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I think in these situations you do need to be careful with corrections. This is just my experience with havoc, I tried to correct his dominant, controlling behaviours and it made it worse! I will admit that I got pretty angry and frustrated and I gave havoc some real "knock his block off" corrections which turned his dominant, controlling behaviour into angry aggression directed at my other dogs. If I could go back it would all be about self control, I would use the behaviour as a positive opportunity to start implementing some self control around things he felt needed controlling, protecting whatever you want to call it.


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Old 11-17-2012, 07:32 PM   #38 (permalink)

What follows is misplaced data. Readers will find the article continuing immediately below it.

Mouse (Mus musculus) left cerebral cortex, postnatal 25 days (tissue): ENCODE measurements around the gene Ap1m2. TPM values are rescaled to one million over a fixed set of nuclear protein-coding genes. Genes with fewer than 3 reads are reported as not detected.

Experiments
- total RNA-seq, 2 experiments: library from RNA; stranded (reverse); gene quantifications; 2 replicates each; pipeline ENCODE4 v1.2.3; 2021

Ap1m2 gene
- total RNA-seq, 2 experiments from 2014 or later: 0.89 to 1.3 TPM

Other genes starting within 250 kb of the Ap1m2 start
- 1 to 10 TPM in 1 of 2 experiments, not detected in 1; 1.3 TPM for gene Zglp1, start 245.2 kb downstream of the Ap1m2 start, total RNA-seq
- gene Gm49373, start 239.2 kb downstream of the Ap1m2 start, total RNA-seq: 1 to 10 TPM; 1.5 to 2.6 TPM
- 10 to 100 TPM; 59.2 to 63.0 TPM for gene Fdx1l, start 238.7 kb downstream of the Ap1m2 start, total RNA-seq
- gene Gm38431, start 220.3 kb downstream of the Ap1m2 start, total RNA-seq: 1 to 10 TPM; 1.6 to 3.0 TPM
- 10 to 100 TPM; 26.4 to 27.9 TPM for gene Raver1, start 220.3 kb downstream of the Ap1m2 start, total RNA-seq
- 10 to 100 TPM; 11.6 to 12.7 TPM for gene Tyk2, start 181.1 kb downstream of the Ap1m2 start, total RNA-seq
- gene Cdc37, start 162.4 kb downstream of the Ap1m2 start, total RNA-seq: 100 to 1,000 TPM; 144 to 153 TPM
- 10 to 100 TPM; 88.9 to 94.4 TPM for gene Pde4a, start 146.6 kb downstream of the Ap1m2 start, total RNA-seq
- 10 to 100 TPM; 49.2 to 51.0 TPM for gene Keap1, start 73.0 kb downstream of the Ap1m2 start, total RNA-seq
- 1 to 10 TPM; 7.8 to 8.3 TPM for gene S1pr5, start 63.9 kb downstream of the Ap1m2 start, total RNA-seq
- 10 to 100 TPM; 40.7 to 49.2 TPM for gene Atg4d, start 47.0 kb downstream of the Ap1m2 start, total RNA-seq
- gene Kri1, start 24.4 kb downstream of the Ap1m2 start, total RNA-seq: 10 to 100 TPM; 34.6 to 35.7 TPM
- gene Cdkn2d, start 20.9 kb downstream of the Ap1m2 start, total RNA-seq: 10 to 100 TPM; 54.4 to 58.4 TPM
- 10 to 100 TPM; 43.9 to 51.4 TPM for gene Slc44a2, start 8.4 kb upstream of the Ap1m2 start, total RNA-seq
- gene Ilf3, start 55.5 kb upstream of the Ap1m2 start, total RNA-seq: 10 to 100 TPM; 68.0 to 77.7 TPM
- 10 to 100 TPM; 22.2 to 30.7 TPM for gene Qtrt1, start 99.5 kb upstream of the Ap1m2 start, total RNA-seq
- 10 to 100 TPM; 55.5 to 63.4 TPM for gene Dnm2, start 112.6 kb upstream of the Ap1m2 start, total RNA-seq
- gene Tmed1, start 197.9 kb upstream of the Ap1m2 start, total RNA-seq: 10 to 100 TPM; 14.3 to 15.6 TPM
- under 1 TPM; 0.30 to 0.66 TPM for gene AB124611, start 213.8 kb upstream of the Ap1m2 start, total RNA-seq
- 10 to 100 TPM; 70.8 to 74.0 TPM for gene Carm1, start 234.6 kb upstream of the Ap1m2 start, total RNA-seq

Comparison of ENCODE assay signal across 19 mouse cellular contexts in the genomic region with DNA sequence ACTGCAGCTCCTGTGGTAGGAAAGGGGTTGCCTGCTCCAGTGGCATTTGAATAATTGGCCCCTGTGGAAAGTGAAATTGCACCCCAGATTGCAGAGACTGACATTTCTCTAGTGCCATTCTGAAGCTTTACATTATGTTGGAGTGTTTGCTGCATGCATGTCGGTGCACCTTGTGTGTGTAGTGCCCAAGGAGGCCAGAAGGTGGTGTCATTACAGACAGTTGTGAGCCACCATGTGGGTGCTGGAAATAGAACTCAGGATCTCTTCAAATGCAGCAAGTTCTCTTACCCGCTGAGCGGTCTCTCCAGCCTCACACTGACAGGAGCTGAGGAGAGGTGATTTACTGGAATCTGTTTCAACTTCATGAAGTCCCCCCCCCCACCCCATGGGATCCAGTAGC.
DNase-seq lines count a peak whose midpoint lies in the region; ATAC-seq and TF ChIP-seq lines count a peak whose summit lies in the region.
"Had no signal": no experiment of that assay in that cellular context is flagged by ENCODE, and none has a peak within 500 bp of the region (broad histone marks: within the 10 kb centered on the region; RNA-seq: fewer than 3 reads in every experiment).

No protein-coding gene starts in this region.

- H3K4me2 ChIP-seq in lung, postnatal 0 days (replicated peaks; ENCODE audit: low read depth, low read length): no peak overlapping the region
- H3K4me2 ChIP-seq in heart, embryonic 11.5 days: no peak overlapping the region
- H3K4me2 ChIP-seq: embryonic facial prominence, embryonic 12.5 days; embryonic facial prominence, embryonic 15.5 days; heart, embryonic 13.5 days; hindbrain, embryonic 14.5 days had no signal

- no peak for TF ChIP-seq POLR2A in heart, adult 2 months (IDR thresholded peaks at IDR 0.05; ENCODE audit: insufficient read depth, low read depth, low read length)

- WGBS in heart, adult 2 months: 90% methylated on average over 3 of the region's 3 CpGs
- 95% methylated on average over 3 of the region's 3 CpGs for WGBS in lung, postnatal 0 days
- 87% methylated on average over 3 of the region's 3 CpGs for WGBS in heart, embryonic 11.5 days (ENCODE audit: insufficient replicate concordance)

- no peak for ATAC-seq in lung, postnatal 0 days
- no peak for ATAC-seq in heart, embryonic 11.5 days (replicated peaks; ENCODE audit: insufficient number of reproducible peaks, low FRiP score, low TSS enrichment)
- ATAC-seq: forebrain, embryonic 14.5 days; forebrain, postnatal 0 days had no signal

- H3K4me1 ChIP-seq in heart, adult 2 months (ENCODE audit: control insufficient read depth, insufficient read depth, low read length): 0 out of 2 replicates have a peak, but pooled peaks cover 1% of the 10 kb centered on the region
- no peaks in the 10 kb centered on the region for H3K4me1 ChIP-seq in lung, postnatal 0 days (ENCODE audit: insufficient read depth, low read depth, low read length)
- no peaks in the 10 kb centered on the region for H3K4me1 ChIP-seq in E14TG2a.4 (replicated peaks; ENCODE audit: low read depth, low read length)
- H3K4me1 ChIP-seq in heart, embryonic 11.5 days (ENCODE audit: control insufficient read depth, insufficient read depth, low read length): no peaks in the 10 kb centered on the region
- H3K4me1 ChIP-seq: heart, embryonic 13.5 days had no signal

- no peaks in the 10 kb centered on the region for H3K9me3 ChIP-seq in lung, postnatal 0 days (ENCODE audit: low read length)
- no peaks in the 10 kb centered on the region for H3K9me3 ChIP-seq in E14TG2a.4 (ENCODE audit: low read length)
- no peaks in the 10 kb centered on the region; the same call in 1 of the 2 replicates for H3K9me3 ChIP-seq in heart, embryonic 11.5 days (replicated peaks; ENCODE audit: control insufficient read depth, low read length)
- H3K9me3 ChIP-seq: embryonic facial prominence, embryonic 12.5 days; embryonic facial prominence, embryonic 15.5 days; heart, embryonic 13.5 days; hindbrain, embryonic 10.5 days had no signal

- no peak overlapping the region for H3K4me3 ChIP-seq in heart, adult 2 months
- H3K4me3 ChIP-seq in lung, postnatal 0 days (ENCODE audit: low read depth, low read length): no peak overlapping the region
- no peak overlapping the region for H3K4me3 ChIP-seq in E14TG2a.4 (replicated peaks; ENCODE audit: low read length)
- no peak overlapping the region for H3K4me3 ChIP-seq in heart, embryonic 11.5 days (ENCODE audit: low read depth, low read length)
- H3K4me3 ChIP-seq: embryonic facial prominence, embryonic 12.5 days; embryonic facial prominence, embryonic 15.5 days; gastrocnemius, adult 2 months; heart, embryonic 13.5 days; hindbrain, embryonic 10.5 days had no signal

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I can't believe I'm going to do this, but I am.

When Grim came running towards us, I expected he'd do what he's always done...which was want to play too. He grabbed her and pulled her off in two seconds or less. Too fast for me to react at that point. The maybe five seconds he stood in front of me, I was trying to process what just happened. Then he trotted back to his food bowl to eat. I will be prepared next time and stop Grim before he ever reaches her. I PROMISE. Thankfully, there have been no further issues between them. I do NOT allow fighting. I don't know if he saw the toy or not. I don't want to test this by using the rope toy, because I won't know if he's coming over to play or to 'remove' her and I don't want a repeat.

Due to my high stress level at this time with things going on here (not dog related) I think I'm done posting about Grim. Too many people making too many assumptions about things. Either I'm not making myself clear in my explanations, or people aren't actually reading what I'm posting.